Greetings again from the darkness. Webster’s definition of “arcade” is how director Kurt Vincent chooses to start his documentary. While video arcade is the most widely used version, it was the alternative description of the word “passageway” that caught my eye.
In the 1970’s and 1980’s, video arcades were seemingly everywhere … peaking in 1981 with 24,000 locations throughout the United States, with the largest venues being in Times Square. Rather than take on the collapse/transformation of an industry, Mr. Vincent instead focuses on one particular NYC arcade – Chinatown Fair. The video footage shot inside the arcade prior to its closure offers up an intimate look at the atmosphere; a racially diverse group of youngsters bonding and socializing within an ecosystem that the outside world didn’t understand (or care much about).
Placing your “next” quarter in line on the cabinet may have guaranteed you an upcoming time at the controls, but this can be viewed as the Land of Misfits with the gamers flocking to groups of their kind. These were the folks who didn’t fit in with the more physically active groups at rec centers and on playgrounds, but instead thrived on the late night gatherings amidst the electronics beeps and flashing lights.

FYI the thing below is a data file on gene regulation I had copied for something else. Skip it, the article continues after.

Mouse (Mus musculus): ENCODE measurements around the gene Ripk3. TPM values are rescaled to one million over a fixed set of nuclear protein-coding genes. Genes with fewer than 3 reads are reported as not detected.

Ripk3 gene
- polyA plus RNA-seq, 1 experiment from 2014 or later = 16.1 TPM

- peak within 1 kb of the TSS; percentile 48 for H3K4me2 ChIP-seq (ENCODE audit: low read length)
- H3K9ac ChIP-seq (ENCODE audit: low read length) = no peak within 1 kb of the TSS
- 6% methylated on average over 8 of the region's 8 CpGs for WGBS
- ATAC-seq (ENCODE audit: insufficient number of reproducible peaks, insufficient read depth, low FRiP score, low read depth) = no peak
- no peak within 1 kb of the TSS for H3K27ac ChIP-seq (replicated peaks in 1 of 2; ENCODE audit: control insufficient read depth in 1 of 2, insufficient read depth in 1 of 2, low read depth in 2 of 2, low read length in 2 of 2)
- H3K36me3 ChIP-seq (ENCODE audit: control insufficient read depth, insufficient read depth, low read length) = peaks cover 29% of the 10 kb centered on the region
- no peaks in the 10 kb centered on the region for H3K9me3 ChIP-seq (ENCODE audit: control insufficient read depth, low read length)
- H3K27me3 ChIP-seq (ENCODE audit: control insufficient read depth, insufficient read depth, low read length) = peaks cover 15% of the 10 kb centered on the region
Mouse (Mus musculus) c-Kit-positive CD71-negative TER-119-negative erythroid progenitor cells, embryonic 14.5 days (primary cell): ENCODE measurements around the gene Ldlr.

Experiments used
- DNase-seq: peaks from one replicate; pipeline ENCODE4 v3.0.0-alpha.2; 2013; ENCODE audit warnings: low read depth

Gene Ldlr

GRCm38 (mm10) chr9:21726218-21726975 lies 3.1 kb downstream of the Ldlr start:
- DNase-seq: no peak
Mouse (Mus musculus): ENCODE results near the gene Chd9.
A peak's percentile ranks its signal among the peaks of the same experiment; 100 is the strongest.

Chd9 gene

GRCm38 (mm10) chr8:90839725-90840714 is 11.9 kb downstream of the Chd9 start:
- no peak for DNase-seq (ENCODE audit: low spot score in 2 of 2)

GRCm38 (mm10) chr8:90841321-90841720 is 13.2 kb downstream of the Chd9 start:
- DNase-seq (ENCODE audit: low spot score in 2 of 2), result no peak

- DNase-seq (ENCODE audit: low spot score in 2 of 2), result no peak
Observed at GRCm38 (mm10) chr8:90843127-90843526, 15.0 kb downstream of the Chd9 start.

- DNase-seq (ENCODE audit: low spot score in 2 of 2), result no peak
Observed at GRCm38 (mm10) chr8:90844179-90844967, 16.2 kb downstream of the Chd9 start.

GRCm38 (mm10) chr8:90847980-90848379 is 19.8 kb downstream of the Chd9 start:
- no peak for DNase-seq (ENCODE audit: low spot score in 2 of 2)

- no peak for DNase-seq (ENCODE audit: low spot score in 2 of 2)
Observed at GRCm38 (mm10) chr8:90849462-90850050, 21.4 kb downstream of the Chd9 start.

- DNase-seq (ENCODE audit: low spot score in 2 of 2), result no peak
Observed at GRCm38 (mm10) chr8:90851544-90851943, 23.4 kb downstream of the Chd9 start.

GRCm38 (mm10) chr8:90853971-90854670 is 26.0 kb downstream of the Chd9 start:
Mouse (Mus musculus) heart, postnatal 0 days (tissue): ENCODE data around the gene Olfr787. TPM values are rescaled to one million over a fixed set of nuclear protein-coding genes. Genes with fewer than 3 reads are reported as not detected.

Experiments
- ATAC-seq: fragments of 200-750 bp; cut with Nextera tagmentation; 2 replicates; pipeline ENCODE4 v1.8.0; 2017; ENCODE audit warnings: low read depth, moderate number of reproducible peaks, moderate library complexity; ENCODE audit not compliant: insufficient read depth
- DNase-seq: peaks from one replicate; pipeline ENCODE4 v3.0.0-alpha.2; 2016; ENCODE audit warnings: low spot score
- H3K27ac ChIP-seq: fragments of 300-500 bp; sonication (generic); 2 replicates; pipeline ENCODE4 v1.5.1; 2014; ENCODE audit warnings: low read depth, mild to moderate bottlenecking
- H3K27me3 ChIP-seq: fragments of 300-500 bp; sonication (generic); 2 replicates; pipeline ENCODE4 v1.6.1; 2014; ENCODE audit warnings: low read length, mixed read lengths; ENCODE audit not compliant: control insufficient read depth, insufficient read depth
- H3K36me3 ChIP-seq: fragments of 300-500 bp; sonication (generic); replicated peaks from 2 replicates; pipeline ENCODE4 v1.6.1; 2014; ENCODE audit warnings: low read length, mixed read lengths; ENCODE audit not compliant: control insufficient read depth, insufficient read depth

We meet Sam Palmer, the immigrant from Pakistan, who owned Chinatown Fair for decades. This father figure often hired his most loyal players to help run the place, and we hear the personal stories from a couple of these – one (Akuma Hokura) who was rescued from a life on the streets, and another (Henry Cen) who later opened his own competitive arcade in Brooklyn. It’s perfectly accurate to describe this as a social community, and maybe not a stretch to call it a society unto itself.
Space Invaders, Pac-Man, Frogger and Street Fighter are just some of the most popular arcade games that finally gave way to home gaming – beginning with the 1986 introduction of Nintendo home systems. This development made gaming much more convenient for the masses, but also destroyed the social community of the local arcades.
We meet the guy who tried to re-open Chinatown Fair as a knock-off of Dave & Busters with an emphasis on family entertainment. However, as someone in the film states, “nostalgia is not really all that profitable”. Mr. Vincent’s film is a time capsule look at what made arcades work, and it’s very interesting to learn that Chinatown Fair played a role in a DeNiro/Streep film, an Old Dirty Bastard music video, and even an episode of David Letterman’s show. Going back to the opening definition, it’s easy to see how a generation used the local arcade as a passageway to finding a social life and interacting with others … something that had previously been more challenging for them.